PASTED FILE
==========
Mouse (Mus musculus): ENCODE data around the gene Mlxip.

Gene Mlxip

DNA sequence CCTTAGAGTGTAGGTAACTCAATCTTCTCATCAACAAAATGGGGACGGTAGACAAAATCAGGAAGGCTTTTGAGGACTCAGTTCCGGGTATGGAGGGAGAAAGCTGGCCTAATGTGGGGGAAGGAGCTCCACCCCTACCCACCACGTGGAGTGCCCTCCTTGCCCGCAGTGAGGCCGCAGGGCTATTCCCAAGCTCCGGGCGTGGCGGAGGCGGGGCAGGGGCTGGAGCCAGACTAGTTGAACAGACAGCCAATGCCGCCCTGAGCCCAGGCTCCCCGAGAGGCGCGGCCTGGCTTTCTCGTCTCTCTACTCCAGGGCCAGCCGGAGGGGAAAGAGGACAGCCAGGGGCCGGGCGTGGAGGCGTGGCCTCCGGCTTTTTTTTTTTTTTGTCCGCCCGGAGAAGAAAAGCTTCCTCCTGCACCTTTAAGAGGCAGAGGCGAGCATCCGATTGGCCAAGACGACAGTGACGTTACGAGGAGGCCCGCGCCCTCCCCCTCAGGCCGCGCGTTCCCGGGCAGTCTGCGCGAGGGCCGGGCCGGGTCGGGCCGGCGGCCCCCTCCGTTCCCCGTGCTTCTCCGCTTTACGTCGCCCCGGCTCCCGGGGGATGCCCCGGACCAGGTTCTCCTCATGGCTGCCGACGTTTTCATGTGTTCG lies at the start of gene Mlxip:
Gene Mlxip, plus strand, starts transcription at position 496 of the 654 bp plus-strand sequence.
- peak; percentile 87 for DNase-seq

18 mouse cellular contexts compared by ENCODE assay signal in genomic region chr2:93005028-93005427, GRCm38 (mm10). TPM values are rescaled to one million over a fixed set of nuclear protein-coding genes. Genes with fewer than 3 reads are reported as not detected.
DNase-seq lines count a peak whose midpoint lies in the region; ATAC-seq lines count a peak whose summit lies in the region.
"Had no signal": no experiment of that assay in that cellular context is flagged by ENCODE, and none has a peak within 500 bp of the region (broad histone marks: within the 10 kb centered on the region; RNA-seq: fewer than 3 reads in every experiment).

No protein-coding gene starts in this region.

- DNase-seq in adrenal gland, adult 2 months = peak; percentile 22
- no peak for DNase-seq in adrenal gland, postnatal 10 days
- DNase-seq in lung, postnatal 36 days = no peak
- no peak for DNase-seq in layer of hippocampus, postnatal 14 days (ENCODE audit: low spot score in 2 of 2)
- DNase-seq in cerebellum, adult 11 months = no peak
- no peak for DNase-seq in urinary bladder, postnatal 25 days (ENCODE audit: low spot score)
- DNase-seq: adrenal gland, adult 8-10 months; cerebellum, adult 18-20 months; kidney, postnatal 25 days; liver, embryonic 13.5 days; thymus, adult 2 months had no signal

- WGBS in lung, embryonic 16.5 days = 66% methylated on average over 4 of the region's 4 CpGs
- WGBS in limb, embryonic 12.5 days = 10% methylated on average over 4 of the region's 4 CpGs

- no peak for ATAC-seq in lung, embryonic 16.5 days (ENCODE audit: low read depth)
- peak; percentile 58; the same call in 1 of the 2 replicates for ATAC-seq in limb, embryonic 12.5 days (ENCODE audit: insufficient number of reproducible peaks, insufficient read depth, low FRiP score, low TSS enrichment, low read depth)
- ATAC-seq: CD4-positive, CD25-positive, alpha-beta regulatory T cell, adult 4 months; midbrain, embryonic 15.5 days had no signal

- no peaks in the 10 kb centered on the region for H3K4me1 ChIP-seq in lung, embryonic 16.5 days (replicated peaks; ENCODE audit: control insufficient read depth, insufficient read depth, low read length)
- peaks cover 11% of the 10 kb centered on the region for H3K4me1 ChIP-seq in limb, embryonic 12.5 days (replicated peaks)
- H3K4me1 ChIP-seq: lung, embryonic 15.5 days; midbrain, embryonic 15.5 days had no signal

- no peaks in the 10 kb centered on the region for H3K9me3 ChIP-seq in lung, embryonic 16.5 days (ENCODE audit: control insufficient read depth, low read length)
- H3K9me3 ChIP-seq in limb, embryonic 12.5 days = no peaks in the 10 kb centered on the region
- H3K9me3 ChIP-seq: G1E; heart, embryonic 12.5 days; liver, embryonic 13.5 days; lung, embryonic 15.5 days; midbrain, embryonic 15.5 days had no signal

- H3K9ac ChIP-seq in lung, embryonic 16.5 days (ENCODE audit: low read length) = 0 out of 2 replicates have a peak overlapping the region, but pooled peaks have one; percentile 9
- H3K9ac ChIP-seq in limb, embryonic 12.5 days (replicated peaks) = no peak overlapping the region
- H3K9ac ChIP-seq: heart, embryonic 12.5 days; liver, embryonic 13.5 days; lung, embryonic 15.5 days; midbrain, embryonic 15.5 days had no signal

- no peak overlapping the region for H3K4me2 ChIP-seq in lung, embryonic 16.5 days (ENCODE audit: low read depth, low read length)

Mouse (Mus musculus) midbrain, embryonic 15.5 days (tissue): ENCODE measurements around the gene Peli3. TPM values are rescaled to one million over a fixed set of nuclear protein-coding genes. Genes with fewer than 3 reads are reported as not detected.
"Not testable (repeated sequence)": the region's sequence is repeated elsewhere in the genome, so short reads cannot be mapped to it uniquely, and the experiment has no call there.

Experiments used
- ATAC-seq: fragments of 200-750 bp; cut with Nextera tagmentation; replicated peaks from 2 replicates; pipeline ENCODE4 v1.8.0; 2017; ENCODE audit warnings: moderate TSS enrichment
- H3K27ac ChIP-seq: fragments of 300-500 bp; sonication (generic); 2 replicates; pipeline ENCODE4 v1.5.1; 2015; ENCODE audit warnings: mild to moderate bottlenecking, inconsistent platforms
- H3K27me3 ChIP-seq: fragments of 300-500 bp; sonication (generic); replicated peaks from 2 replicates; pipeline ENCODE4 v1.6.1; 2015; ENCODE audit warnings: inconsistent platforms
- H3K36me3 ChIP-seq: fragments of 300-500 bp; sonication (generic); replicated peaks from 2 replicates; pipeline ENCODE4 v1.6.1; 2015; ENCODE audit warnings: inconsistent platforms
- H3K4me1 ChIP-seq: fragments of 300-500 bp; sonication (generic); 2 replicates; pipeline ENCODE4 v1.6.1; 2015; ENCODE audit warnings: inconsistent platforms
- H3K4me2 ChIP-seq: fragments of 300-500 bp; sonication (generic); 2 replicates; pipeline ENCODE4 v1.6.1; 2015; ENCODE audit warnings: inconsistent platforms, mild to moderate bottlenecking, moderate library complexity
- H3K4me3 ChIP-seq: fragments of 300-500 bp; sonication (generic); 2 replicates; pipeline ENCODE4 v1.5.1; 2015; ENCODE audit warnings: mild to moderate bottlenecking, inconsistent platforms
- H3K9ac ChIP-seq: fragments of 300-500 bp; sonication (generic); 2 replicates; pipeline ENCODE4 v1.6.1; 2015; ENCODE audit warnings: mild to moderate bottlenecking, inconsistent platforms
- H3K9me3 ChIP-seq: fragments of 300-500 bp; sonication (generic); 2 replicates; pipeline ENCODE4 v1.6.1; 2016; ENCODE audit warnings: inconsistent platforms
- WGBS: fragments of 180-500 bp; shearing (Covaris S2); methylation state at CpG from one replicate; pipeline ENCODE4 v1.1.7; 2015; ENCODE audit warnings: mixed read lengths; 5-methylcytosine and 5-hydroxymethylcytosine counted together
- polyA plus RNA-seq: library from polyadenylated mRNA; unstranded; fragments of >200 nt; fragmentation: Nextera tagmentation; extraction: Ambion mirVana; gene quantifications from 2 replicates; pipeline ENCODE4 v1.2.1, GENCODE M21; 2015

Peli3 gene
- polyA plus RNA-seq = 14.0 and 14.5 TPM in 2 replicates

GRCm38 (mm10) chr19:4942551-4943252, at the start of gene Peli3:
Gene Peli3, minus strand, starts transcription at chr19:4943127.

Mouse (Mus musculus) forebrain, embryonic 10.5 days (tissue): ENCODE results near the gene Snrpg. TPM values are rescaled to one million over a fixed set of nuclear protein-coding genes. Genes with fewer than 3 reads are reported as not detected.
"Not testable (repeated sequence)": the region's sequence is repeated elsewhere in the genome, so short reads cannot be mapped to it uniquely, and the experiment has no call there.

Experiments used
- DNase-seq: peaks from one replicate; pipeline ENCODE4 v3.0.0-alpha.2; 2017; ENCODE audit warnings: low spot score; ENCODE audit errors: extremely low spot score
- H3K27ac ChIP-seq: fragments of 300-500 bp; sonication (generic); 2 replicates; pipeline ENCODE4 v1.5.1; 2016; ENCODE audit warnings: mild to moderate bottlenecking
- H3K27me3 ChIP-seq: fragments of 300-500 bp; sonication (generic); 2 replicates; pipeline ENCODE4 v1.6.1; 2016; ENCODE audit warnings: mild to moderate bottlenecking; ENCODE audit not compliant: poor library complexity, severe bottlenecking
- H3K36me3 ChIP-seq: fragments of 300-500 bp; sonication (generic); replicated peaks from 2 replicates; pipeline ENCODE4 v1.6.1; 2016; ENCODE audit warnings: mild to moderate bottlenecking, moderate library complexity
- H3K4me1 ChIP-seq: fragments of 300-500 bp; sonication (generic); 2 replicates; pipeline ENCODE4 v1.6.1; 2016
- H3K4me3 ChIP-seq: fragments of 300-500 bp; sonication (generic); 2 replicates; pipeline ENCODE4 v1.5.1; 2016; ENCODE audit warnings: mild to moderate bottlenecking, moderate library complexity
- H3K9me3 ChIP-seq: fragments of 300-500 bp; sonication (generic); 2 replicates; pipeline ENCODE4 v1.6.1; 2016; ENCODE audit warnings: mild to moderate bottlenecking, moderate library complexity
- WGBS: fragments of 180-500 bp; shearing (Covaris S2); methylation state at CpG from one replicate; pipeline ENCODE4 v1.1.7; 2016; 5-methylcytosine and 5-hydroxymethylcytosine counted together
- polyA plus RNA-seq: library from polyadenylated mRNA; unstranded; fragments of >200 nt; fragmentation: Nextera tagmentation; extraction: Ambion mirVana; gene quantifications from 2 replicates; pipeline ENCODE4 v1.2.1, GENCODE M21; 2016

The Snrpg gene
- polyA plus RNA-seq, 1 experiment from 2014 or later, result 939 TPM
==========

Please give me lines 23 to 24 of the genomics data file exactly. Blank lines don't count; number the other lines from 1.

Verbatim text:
- peaks cover 11% of the 10 kb centered on the region for H3K4me1 ChIP-seq in limb, embryonic 12.5 days (replicated peaks)
- H3K4me1 ChIP-seq: lung, embryonic 15.5 days; midbrain, embryonic 15.5 days had no signal